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Full-Text Articles in Law

Installation Failure: How The Predominant Purpose Test Has Perpetuated Software’S Uncertain Legal Status Under The Uniform Commercial Code, Spencer Gottlieb Mar 2015

Installation Failure: How The Predominant Purpose Test Has Perpetuated Software’S Uncertain Legal Status Under The Uniform Commercial Code, Spencer Gottlieb

Michigan Law Review

Courts have struggled to uniformly classify software as a good or a service and have consequently failed to apply a consistent body of law in that domain. Instead, courts have relied on the predominant purpose test to determine whether the Uniform Commercial Code (“UCC”) or common law should apply to a given software contract. This test, designed for traditional goods and services that do not share software’s complexity or rapid advancement, has perpetuated the uncertainty surrounding software’s legal status. This Note proposes that courts adopt the substantial software test as an alternative to the predominant purpose test. Under ...


Default Rules In Sales And The Myth Of Contracting Out, James J. White Jan 2002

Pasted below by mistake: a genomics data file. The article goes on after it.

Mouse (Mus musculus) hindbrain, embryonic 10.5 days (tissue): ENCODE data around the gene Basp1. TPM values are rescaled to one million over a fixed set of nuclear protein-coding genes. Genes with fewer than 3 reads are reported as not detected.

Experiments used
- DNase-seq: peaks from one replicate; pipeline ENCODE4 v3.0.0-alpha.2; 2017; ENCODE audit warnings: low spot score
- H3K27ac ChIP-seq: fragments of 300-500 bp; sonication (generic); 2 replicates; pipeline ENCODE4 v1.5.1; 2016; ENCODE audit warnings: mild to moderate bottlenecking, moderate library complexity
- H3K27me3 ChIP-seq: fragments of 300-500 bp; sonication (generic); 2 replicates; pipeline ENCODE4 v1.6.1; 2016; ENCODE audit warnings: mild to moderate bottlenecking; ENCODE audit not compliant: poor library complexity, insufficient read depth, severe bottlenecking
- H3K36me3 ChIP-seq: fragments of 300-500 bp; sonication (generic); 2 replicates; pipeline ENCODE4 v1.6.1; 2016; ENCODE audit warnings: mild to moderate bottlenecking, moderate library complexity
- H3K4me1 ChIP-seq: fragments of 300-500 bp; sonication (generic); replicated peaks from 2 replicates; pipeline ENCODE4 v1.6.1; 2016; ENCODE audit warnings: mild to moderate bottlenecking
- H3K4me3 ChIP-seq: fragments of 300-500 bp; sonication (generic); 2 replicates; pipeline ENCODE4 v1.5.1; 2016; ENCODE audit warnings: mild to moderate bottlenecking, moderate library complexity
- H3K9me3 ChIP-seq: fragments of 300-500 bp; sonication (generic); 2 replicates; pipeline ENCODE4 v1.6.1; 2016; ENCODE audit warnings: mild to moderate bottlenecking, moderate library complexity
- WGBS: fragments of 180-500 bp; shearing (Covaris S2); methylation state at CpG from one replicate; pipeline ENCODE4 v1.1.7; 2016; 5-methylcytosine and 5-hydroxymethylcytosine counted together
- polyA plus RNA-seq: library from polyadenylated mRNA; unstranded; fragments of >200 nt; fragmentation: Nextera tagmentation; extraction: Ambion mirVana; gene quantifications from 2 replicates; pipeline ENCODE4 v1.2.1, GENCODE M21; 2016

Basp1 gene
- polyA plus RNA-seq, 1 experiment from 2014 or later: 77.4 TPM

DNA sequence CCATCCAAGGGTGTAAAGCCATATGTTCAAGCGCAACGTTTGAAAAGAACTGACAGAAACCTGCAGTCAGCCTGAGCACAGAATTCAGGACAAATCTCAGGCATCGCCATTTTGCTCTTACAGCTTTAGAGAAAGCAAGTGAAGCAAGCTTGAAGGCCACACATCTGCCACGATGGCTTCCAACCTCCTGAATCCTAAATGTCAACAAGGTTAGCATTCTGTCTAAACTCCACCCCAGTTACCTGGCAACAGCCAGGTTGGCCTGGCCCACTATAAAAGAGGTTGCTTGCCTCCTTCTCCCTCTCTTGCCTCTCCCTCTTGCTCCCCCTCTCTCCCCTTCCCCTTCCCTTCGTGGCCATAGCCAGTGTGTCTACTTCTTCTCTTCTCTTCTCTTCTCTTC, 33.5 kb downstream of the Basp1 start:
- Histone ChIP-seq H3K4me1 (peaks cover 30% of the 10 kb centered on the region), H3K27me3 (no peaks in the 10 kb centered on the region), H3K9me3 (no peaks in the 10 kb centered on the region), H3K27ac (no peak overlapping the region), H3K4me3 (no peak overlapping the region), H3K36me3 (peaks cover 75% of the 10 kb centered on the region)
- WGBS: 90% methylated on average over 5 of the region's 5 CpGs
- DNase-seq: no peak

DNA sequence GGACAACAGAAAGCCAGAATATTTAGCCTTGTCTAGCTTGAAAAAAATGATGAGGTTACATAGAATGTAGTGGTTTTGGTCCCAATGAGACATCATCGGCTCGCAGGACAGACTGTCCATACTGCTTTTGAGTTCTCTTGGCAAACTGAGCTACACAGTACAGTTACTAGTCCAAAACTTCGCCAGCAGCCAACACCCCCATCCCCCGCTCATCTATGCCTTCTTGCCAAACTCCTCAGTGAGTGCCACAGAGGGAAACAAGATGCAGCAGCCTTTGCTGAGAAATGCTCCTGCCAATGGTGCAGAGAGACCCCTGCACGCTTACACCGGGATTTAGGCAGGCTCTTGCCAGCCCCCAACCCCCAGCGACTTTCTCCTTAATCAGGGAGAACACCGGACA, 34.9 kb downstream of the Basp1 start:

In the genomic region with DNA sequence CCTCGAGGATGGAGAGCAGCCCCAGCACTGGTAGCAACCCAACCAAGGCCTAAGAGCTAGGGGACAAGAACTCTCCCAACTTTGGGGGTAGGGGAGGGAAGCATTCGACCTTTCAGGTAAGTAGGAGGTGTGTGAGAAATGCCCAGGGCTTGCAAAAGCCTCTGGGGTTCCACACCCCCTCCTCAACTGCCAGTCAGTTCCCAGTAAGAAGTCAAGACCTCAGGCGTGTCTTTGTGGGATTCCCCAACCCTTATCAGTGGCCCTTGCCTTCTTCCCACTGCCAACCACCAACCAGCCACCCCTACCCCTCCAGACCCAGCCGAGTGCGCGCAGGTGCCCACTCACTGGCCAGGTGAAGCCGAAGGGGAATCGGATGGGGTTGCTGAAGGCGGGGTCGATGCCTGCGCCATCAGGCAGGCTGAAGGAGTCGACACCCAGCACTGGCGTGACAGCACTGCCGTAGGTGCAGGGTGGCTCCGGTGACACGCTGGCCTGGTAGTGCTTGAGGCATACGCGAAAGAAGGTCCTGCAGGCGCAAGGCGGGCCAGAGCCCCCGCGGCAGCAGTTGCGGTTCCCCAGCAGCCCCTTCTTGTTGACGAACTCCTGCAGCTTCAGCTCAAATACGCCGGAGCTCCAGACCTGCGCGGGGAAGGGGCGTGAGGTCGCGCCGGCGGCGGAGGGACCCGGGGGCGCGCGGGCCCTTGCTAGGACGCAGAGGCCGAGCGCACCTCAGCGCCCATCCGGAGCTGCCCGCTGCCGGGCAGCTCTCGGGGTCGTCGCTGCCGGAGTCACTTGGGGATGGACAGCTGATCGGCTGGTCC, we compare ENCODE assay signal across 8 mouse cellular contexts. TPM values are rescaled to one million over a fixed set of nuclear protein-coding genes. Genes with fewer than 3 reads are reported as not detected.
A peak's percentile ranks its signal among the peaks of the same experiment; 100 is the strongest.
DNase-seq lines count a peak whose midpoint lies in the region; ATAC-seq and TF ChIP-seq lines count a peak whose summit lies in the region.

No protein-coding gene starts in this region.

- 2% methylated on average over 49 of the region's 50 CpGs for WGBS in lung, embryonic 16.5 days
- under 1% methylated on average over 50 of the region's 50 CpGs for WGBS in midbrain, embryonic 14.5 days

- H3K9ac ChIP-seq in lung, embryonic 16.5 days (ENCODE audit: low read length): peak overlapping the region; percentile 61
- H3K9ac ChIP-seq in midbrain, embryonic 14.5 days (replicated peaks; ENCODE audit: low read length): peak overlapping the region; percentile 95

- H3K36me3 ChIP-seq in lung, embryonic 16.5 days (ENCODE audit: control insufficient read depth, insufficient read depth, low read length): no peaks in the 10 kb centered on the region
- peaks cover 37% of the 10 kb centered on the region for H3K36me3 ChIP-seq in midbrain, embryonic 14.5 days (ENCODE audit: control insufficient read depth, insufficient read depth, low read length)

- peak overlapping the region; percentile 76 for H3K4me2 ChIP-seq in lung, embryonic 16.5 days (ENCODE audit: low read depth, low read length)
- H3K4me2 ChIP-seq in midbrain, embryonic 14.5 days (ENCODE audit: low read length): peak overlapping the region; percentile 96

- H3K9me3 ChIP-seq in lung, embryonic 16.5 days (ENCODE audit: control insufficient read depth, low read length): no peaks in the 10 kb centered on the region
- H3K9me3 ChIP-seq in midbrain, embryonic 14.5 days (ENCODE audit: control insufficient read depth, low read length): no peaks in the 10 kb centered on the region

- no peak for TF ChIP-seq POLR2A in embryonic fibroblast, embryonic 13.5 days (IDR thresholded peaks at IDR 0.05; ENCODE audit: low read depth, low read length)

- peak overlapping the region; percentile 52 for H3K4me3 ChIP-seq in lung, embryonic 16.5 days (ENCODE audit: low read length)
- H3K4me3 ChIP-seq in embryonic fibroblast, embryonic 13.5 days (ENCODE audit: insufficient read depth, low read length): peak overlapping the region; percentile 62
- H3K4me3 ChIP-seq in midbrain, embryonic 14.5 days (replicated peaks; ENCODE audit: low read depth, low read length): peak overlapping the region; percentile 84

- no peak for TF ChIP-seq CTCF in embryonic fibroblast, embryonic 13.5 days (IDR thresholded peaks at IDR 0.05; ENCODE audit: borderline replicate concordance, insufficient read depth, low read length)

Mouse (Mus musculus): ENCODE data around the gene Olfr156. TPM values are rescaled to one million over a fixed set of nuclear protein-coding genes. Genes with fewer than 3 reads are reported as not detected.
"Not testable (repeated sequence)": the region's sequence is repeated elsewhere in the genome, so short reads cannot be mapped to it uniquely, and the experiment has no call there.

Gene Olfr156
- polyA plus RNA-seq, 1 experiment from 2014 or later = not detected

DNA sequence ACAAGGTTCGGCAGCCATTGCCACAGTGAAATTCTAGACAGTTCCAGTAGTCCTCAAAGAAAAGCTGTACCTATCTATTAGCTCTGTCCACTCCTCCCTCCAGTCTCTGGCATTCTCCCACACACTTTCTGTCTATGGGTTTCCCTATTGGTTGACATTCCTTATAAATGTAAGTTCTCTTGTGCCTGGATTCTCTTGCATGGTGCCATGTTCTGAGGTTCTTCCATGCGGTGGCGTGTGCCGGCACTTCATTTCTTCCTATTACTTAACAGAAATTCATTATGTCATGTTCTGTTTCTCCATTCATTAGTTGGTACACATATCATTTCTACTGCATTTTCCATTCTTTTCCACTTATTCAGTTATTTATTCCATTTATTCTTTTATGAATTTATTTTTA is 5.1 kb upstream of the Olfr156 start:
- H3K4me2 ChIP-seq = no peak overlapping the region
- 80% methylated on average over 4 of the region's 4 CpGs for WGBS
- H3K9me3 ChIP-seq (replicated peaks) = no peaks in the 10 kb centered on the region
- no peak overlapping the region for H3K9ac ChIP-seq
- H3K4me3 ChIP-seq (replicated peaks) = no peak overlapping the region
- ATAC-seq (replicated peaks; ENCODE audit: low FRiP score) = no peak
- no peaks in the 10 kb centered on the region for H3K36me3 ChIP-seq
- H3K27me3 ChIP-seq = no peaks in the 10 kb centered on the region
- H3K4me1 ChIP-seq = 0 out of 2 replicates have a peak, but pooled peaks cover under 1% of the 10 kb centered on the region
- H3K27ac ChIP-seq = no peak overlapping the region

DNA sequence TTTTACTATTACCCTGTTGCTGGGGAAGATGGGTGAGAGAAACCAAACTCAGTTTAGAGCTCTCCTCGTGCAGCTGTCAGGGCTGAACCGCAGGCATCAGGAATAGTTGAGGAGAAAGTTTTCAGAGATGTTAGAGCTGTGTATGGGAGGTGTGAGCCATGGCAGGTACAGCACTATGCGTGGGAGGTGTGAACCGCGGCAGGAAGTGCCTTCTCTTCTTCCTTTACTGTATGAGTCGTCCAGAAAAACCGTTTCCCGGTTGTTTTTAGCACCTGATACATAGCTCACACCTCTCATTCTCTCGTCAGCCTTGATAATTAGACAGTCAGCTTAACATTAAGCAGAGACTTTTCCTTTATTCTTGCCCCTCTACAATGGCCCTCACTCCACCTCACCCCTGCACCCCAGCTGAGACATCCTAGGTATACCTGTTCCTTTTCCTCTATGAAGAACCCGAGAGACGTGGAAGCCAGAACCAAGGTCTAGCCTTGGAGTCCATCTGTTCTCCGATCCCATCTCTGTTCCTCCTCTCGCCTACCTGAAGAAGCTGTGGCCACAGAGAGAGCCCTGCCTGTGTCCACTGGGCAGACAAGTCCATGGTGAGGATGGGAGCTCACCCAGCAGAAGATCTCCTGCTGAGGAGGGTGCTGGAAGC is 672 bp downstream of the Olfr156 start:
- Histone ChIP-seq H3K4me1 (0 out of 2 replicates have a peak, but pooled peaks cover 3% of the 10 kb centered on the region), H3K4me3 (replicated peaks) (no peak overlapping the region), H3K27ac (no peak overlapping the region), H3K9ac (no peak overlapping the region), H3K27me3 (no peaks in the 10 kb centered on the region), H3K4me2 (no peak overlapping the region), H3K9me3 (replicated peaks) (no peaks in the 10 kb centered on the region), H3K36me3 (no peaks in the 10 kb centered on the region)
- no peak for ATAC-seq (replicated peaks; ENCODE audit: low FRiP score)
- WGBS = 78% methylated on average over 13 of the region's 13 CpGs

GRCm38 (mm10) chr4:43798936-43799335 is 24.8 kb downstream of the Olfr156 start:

Default Rules In Sales And The Myth Of Contracting Out, James J. White

Articles

In this article, I trace the dispute in the courts and before the ALI and NCCUSL over the proper contract formation and interpretation default rules. In Part II, I consider the Gateway litigation. In Part III, I deal with UCITA and the revision to Article 2. In Part IV, I consider the merits of the competing default rules.


Computer Programs As Goods Under The U.C.C., Michigan Law Review Apr 1979

Computer Programs As Goods Under The U.C.C., Michigan Law Review

Michigan Law Review

This Note addresses the requirements for governing computer program contracts by article 2 of the U.C.C.: that the several methods of selling programs be "transactions in goods" and that the goods not be merely incidental to accompanying services. This Note concludes that contracts for program copies are, in most contexts, transactions within the scope of article 2.